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Quarantine Nutrition Reset

Guest blogger Series: Amanda Theriot from Bitter Spice Kitchen

We are excited to publish our first installment of our guest blogger series. We ask notable authors, professionals from various backgrounds, and other insightful people to send us a blog post on various topics. This installment of the series comes from Amanda Theriot of Bitter Spice Kitchen. With over 20 years of experience in a professional kitchen and 7 years as a hockey Mom, we are grateful for her taking the time to write an article for us pertaining to food and nutrition. Her upcoming blog is in the works and sure to be a hit!

Guest Blogger Series: Laugh. Learn. Inspire.

Hi Everyone!

Hope you’re all doing well during this Quarantine. We have been doing lots of training at  home, but it’s just not the same as being on the ice.

During this time at home, I have been thinking, ”What better time reset your nutrition habits?” I have seen so many families returning to the family dinner table, and so many people experimenting in the kitchen. It’s so refreshing! I know that everyone’s situation is different and everyone is juggling different issues, but one thing is certain: we’re stuck at home and we can control (for the most part) what’s being served there. What better time to establish some better eating habits?

 On my few trips to the grocery store since the Shelter In Place order was issued, I’ve noticed that the selection varies depending on the day. However, something that I've noticed seems to always be stocked is fresh fruits and vegetables!

By stocking up on these before resorting to chips and other snacks, you are able to have an arsenal in the fridge.

I used to think that "meal prep" and/or "snack prep" was an all-consuming time suck. I can say, with certainty that I don't believe that anymore. When I stopped to think about all the time I was spending looking for snacks and preparing them, either to take to the rink, or for at home, I realized that snack prep was the only way to go. One hour could save me a few during the week. After a trip to Sprouts (or wherever you buy your produce), I could come home and spend a half hour rinsing and dividing my fruits and veggies and stack them in the fridge for easy snacking. This picture took me about $20 and 40 minutes to accomplish.

The following week, I had to buy even more to prep because we were choosing fruits and veggies over any other snacks! Especially when it was warmer outside.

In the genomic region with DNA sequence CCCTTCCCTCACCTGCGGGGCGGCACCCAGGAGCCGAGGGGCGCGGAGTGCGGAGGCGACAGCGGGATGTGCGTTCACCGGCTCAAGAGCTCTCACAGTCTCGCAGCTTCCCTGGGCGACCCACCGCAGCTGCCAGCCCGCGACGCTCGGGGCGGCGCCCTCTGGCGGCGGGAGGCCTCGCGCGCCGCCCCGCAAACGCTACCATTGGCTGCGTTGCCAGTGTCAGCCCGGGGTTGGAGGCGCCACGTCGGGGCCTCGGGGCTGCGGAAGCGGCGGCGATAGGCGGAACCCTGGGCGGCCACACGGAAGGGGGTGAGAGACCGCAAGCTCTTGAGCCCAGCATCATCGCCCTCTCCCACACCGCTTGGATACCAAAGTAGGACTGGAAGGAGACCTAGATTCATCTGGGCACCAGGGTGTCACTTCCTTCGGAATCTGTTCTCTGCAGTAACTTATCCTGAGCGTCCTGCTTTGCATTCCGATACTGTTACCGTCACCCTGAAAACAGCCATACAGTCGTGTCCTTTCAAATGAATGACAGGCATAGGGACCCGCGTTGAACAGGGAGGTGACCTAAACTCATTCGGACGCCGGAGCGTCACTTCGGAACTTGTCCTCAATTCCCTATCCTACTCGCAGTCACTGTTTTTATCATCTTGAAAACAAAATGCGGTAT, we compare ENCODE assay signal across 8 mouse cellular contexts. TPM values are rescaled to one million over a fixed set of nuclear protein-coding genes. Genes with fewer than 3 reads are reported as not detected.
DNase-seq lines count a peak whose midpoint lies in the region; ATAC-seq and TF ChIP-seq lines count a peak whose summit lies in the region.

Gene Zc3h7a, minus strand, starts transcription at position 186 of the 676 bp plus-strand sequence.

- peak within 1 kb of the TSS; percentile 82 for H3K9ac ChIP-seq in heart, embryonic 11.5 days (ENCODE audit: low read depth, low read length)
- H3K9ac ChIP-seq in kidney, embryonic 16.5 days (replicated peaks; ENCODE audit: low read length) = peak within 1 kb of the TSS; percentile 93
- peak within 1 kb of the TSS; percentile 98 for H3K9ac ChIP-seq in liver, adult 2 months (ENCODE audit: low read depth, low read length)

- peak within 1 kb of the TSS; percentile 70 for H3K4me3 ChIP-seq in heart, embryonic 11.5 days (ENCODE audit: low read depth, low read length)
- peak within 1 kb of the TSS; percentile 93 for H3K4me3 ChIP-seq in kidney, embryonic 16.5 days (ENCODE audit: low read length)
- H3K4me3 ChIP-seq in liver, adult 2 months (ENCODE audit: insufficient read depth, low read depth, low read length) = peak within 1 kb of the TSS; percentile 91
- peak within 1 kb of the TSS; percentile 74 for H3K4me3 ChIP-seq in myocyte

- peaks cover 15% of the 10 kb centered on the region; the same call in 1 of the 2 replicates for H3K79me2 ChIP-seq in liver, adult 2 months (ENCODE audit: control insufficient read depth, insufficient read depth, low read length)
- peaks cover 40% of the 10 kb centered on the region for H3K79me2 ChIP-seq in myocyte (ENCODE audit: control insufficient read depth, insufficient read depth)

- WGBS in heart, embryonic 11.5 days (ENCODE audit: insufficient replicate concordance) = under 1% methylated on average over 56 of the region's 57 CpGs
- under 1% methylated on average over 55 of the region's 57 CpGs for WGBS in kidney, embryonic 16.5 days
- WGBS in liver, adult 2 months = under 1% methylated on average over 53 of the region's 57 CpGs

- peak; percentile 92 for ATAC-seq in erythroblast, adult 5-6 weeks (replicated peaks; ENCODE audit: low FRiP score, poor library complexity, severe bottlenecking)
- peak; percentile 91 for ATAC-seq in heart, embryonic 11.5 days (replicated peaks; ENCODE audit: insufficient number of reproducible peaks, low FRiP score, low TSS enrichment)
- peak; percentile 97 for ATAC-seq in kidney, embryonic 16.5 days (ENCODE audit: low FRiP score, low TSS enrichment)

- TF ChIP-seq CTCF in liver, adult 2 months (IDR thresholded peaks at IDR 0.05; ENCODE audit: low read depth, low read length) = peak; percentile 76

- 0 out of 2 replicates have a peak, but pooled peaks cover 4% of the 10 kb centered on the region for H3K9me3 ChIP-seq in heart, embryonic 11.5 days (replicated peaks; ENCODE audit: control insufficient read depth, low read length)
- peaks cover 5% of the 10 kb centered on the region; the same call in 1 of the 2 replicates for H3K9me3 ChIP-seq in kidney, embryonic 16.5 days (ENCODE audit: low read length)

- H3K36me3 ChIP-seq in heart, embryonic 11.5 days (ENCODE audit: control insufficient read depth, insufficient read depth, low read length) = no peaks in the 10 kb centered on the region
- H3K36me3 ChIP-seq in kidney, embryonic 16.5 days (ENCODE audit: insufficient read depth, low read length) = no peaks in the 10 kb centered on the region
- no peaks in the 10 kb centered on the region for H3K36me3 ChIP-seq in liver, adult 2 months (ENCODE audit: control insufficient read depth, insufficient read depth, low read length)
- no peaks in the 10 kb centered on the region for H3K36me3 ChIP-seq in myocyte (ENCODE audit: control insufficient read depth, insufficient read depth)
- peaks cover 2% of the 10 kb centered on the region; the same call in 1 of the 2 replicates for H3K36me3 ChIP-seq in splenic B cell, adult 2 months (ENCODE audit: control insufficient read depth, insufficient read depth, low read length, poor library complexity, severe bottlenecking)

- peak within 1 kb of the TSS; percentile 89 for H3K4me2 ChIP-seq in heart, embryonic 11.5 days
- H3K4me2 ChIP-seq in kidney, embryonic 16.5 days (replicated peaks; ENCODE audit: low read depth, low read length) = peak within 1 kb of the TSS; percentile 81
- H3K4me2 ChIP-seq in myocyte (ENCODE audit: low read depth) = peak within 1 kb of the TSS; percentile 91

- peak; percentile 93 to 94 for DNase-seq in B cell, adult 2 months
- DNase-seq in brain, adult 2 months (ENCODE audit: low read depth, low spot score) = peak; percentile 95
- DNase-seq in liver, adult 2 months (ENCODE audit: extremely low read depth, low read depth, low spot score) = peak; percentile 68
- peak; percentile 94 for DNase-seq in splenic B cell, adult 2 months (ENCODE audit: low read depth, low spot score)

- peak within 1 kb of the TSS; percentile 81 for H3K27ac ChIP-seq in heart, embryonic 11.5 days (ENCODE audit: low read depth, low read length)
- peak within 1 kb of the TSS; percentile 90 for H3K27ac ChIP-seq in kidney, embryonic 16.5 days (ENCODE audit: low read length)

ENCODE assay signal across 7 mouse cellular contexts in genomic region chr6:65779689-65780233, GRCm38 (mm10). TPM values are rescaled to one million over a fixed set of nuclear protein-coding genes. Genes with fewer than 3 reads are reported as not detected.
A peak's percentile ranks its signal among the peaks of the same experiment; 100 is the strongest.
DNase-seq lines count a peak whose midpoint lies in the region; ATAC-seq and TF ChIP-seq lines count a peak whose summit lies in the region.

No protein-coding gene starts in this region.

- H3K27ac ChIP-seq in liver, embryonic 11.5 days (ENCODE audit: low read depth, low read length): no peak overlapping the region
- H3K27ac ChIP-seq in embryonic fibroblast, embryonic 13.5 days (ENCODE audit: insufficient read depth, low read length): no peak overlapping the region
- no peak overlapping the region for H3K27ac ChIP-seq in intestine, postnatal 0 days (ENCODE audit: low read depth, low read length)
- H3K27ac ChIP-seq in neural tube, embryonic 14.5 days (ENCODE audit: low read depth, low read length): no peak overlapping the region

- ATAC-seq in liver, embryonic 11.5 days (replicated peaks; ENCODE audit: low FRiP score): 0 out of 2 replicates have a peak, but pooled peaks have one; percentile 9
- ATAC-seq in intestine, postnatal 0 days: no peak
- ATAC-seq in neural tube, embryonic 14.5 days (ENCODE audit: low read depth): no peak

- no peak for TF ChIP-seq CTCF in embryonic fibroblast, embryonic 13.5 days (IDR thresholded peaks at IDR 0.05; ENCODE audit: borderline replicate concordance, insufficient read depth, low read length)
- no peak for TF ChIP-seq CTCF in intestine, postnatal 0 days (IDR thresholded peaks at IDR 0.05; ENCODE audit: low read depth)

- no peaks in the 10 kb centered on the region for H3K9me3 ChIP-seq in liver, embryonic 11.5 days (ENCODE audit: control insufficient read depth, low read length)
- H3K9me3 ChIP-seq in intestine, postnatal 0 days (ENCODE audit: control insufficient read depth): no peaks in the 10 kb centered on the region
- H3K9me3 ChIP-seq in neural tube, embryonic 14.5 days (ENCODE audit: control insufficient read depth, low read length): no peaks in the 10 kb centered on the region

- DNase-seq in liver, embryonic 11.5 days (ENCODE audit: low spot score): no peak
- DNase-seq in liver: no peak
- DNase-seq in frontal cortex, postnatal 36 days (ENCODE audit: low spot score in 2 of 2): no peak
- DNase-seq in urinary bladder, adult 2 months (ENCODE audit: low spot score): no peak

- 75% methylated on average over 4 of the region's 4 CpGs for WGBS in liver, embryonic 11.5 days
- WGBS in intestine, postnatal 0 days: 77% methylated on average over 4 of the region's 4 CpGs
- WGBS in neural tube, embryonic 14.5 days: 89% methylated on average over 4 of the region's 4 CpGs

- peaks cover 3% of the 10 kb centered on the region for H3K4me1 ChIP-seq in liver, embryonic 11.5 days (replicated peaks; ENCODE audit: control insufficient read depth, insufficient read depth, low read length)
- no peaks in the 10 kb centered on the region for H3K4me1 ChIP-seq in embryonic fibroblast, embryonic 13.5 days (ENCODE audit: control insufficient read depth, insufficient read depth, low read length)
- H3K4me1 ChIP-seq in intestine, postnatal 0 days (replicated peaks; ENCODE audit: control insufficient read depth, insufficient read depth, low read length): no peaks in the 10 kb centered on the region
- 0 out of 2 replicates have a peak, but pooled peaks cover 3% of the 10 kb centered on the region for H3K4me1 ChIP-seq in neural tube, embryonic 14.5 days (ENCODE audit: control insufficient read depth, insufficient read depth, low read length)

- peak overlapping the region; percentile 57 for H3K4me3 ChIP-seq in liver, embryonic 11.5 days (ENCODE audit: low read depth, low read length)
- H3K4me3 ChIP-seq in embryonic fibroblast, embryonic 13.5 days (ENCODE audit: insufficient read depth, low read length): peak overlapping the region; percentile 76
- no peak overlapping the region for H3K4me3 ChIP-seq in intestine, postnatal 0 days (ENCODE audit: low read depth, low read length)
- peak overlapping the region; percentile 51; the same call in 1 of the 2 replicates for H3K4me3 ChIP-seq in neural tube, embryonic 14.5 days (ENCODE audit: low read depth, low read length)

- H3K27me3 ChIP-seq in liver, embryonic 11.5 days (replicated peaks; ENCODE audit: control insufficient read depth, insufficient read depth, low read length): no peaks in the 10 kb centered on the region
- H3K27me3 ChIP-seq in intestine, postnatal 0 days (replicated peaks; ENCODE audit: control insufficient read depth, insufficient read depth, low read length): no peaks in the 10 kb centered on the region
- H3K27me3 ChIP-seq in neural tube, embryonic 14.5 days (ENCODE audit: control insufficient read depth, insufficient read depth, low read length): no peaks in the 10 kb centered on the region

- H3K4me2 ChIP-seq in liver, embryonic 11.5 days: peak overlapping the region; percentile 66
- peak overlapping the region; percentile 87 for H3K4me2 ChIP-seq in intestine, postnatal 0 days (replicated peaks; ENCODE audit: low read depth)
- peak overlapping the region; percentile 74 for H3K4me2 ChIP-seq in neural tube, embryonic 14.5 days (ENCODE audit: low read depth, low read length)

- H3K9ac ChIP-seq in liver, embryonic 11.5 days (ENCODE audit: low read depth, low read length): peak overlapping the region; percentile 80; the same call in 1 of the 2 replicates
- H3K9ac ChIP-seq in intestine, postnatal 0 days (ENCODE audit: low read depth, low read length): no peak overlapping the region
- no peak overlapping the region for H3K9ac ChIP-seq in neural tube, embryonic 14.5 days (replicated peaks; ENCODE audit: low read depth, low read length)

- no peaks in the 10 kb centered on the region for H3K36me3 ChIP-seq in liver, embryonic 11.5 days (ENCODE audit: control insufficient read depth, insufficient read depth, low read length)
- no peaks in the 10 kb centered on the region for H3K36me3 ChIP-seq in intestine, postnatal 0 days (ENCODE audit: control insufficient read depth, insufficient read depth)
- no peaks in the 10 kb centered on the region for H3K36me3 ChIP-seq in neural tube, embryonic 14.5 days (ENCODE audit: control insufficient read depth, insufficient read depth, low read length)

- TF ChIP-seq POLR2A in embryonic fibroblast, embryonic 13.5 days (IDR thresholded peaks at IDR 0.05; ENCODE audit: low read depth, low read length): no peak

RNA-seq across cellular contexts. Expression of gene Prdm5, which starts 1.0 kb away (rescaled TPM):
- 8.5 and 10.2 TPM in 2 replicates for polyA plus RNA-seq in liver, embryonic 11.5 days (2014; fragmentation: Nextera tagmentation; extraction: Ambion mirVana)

My best time saving tip is to have a colander on hand. It will cut your prep time in half. I usually dump all of the berries or grapes or tomatoes into it and rinse them all at once, then leave them dripping while I cut cucumbers, peppers, etc…

Another huge tip is giving yourself an area to work with and creating an "assembly line." Trust me, it saves tons of time.

I've noticed that allowing younger kids to get their own snacks, but only from the fruit and veggie packs, is a good way of getting them to independently make better food decisions. They usually enjoy their new independence and like to exercise it. Be sure to articulate how many of each item they are allowed to have, though. One portion of berries is great, but 3 can give them a belly ache!

For older kids, providing a healthy option that's easily accessed, and making less-healthy items less accessible can steer their decision making in the right direction; a habit that they can carry with them into adulthood. Grant it, every child is different, but one thing is constant….it's our responsibility as parents of athletes to help them make the decisions needed to be successful in the sport they love to play!

Items that are always staples on my "Quick Snack" prep list:



Baby Carrots

Blue/Ras/Black- Berries (Whichever is in Season)


Bell Peppers


Cherries (When in season)


Sugar Snap Peas

Pre-Cooked Soy Beans

Pre-Peeled Oranges

Pre-Peeled Nectarines (It is incredible how much more citrus kids will eat if it's been peeled for them)


Boiled Eggs

Woah! That's a long list! 

Stay tuned for more from the kitchen! 

Post Written by Amanda Theriot of Bitter Spice Kitchen,

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